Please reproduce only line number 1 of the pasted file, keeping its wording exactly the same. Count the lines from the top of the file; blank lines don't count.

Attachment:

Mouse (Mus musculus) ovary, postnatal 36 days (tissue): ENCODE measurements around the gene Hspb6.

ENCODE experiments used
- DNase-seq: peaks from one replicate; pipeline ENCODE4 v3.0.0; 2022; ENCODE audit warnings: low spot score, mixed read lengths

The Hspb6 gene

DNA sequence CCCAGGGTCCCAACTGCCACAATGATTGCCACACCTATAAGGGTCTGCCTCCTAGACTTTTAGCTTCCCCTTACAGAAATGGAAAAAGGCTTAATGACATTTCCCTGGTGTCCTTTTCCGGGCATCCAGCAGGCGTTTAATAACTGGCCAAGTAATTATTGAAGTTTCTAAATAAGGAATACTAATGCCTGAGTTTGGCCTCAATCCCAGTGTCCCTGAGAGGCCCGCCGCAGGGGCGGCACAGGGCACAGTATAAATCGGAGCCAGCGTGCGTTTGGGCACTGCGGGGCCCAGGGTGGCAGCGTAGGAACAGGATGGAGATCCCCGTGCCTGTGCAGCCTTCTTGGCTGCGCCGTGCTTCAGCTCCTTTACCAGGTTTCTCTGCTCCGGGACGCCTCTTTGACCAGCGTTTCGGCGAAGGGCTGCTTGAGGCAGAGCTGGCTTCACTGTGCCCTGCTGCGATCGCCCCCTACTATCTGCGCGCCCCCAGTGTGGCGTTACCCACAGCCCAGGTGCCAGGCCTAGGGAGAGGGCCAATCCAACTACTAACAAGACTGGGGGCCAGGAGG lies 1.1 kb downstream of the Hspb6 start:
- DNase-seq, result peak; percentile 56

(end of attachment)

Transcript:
Mouse (Mus musculus) ovary, postnatal 36 days (tissue): ENCODE measurements around the gene Hspb6.